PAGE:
New research predicts which kidney transplant recipients need more, less medications to better protect the new organ

July 20, 2017 – Winnipeg, MB – Manitoba-led research is bringing personalized medicine for kidney transplant recipients within reach and the team credits the province’s centralized healthcare system and support from key partners like the Health Sciences Centre Foundation and Research Manitoba for making it possible.

“Manitoba is well-positioned to do innovative work in the field of precision medicine,” said Dr. Chris Wiebe, a nephrologist at Transplant Manitoba. “Our ability to link patient outcome data with laboratory data throughout their clinical course optimizes how we care for patients.”

In a paper published today in the world’s leading kidney journal – the Journal of the American Society of Nephrology (JASN)  – Transplant Manitoba’s clinical team based at HSC Winnipeg has discovered how to better predict which patients require more or less medication to control their immune system and better protect the transplanted kidney. Their work determined that the degree of mismatch in the tissue type between the donor and the recipient, when studied at the molecular level, provides such a method.

“Manitoba’s centralized care model combined with the province’s single lab system has created an environment where precision medicine can flourish,” said Health, Seniors and Active Living Minister Kelvin Goertzen. “With the support of the Health Sciences Centre Foundation’s investments in research, Manitoba physicians are making a real difference for kidney transplant patients and their important research can only further improve the care they receive.”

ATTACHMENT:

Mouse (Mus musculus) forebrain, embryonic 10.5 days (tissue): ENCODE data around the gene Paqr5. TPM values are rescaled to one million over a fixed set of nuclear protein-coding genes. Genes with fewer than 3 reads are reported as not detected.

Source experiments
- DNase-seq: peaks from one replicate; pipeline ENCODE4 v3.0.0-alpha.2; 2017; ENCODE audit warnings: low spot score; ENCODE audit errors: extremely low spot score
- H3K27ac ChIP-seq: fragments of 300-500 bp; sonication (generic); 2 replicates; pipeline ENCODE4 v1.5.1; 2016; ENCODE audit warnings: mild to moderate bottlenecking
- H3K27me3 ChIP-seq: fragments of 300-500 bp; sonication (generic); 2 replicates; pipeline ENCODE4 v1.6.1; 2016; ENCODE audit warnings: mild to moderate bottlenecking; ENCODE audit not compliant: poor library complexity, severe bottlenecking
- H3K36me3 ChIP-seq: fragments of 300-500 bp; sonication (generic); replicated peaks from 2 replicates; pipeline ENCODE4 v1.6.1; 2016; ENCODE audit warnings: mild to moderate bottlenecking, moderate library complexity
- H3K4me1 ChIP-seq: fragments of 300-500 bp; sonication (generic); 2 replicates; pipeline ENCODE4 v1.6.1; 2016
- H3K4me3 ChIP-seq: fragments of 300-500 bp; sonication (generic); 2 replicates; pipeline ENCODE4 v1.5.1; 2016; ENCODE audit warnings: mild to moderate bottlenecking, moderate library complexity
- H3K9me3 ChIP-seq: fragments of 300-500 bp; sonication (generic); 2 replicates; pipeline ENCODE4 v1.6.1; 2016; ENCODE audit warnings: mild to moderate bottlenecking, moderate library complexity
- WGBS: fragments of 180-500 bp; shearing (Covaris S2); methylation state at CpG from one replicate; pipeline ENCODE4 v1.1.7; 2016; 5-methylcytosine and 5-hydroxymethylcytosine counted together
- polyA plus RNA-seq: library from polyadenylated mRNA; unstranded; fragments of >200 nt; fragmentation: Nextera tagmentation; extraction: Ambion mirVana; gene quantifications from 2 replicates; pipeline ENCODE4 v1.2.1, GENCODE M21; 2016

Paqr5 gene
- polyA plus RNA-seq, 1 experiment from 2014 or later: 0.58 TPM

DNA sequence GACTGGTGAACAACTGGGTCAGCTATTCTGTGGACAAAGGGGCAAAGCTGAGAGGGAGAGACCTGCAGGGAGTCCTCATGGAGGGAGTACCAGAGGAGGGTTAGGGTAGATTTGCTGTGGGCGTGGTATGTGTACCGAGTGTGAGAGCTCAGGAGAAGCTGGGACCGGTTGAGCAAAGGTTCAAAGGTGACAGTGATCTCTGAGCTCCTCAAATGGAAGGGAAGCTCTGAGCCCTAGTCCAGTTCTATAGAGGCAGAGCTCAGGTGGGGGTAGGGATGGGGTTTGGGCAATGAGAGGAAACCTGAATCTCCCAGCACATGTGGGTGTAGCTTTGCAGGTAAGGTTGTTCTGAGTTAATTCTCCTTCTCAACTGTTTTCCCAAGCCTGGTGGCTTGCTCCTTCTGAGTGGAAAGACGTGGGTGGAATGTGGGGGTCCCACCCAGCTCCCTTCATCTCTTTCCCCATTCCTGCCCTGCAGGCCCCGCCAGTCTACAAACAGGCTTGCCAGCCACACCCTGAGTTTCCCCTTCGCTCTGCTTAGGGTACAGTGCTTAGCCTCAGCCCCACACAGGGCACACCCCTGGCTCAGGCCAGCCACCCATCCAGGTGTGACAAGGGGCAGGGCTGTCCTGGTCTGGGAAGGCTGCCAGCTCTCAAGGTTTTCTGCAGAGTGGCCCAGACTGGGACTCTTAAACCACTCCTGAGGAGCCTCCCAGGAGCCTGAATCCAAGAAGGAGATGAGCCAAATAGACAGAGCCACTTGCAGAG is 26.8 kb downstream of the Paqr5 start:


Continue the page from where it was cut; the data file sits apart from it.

Manitoba is a leader in kidney transplantation. Since 1969, over 1,500 kidney transplants have been performed by the adult program and the pediatric program combined. Both programs were the first to introduce surveillance biopsy programs that has led to their adoption in many countries worldwide, and established Winnipeg as a centre of excellence in translational research.

“As Manitoba’s hospital, research and innovation is a core strategic priority for HSC Winnipeg,” said Dr. Eric Jacobsohn, Medical Director of Research, HSC Winnipeg. “Our commitment to the community is “Patients First” and this research is a prime example of striving to provide the best care possible to each and every patient.”

“Research is the key to finding new discoveries that make a positive difference for all of us in the future,” said Jonathan Lyon, President and Chief Executive Officer, Health Sciences Centre Foundation. “The HSC Foundation is proud of the funds raised to support research and with the support of Manitobans, we continue helping to develop and expand research and healthcare at HSC Winnipeg.”

Dr. Wiebe, Internal Medicine, Rady Faculty of Health Sciences, University of Manitoba, is a new investigator and is supported by Research Manitoba, the lead provincial agency that promotes, supports, and coordinates the funding of, research in the health, natural and social sciences, engineering and the humanities in Manitoba.